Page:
Teenagers are digital natives and are very adaptable in terms of technology but that doesn’t mean that everything they do has to have a technological component. I believe that my job as an urban teacher is only about 40% content instruction and the rest of the time is spent teaching behaviors, building relationships, helping them through personal crisis, etc… Though online environments are excellent for self-reflection and building a carefully cultivated online personality, there is nothing that can replace face-to-face interactions with adults and peers. I’m not creating robots, I’m helping my students become good people with the social skills necessary for success in the future. I do not need to teach them how to use the internet, they already know how to do that. I need to teach them what to do outside of the screen where they can’t backspace when they say something wrong.




Appropriate Media

TLDE Article Response #1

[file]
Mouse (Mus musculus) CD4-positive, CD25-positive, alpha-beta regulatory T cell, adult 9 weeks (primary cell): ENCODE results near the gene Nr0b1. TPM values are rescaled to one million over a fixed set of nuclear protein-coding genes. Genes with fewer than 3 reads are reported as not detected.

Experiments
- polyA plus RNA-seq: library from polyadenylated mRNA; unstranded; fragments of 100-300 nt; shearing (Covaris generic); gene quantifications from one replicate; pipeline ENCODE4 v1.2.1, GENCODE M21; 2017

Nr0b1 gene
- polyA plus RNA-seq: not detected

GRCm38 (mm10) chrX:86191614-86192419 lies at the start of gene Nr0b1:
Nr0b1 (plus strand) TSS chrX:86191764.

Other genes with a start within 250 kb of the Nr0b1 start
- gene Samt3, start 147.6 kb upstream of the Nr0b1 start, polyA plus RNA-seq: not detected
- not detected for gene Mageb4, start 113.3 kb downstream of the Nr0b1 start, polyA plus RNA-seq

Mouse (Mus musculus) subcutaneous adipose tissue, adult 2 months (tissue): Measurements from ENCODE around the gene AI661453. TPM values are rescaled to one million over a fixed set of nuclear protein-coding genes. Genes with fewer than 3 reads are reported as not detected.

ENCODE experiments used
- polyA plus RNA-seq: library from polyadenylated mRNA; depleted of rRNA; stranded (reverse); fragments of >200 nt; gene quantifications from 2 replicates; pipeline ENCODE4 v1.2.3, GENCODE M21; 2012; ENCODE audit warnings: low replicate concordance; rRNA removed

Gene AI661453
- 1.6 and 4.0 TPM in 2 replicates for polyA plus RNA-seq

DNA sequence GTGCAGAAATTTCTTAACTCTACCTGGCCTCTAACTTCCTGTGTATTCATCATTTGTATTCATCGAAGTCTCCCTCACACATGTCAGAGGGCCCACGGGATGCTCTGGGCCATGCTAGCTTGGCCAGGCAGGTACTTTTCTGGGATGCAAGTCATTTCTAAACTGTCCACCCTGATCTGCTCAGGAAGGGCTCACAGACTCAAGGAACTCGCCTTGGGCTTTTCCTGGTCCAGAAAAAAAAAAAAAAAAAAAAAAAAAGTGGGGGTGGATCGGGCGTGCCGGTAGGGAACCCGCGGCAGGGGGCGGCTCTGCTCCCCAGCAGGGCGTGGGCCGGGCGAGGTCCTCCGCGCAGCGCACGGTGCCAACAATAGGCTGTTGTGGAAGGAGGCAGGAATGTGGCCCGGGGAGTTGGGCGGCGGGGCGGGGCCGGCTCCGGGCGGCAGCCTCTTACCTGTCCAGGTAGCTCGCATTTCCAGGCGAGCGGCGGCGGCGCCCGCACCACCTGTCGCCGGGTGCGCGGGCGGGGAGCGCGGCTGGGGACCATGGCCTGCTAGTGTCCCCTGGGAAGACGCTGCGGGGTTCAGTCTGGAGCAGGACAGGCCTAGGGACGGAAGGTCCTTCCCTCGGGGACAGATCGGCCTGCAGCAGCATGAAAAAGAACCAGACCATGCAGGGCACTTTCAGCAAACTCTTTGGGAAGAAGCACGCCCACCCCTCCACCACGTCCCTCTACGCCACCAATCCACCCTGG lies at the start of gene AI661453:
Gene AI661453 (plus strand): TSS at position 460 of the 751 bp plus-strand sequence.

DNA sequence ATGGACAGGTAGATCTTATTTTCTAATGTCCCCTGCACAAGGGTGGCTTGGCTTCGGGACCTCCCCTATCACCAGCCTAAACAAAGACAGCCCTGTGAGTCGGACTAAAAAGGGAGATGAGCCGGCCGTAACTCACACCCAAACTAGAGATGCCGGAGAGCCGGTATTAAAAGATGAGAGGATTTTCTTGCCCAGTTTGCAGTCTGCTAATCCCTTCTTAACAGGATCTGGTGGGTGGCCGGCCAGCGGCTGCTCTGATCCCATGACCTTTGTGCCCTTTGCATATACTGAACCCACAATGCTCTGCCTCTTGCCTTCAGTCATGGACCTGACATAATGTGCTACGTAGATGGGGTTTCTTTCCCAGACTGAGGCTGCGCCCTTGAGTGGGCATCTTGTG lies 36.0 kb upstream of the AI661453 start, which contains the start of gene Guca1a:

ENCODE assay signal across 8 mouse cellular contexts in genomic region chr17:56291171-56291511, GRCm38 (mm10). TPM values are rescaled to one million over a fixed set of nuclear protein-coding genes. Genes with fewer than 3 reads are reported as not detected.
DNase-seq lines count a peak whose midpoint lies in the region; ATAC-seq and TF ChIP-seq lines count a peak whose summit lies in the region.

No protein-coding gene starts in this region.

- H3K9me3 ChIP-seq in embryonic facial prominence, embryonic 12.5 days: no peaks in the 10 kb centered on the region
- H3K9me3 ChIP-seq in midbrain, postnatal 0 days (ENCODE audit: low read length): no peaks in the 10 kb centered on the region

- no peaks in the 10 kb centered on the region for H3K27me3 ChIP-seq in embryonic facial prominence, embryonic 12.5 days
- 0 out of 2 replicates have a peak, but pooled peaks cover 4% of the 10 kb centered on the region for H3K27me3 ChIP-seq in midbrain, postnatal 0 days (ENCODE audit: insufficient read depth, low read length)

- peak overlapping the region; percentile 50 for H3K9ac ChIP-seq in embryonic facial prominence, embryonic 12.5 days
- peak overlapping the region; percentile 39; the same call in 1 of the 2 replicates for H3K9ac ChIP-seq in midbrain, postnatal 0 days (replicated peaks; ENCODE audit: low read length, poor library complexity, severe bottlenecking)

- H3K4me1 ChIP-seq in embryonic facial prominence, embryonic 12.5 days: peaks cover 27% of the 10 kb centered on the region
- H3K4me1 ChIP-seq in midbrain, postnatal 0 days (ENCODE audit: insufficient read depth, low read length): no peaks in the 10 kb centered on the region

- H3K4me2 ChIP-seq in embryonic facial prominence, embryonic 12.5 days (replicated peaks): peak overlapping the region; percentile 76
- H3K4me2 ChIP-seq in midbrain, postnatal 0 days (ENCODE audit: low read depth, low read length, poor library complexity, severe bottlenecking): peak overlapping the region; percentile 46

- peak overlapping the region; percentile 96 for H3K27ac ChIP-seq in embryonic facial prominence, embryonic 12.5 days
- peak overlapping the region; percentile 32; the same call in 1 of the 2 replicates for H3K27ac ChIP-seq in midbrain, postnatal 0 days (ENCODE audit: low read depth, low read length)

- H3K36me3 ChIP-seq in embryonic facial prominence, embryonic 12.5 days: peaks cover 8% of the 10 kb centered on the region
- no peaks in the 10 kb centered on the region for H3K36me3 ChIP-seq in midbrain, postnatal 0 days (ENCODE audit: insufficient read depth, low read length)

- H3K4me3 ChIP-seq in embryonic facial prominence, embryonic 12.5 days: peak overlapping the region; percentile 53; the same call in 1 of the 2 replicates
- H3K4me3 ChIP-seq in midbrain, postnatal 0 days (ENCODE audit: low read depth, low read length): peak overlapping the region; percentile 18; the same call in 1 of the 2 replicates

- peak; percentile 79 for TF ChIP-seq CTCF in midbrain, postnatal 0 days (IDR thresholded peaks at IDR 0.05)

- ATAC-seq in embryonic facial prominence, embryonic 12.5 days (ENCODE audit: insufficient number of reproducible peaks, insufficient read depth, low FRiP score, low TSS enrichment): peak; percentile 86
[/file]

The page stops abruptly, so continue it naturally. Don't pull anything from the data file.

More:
I am a believer that within the normal set of the population (discounting our limited pool of genius engineers, artists, inventors, etc…) there are no truly new or novel ideas. Even most technological advancements are just manipulated amalgamations of previous technology. The best that the average member of society can hope for is a new way to synthesize the ideas posited by others into something that resembles an original thought; which may be why there are so many “new” superhero movies in theaters. I do believe that most of these people have good intentions and may not even be aware of the fact that they are borrowing and manipulating previously stated concepts into works that suit their particular need. The article, Discussion: The Statistical Probability of Accidental Plagiarism by Alise, about “accidental” plagiarism suggests some interesting justification for unintentional idea-appropriation.  The brain is a truly amazing machine and remembers much more than we can intentionally recall so it’s no surprise that occasionally something a person’s read, seen, or heard, even decades prior, can pop back up following a related prompt with the person truly believing that they came up with the idea, joke, story, song, etc…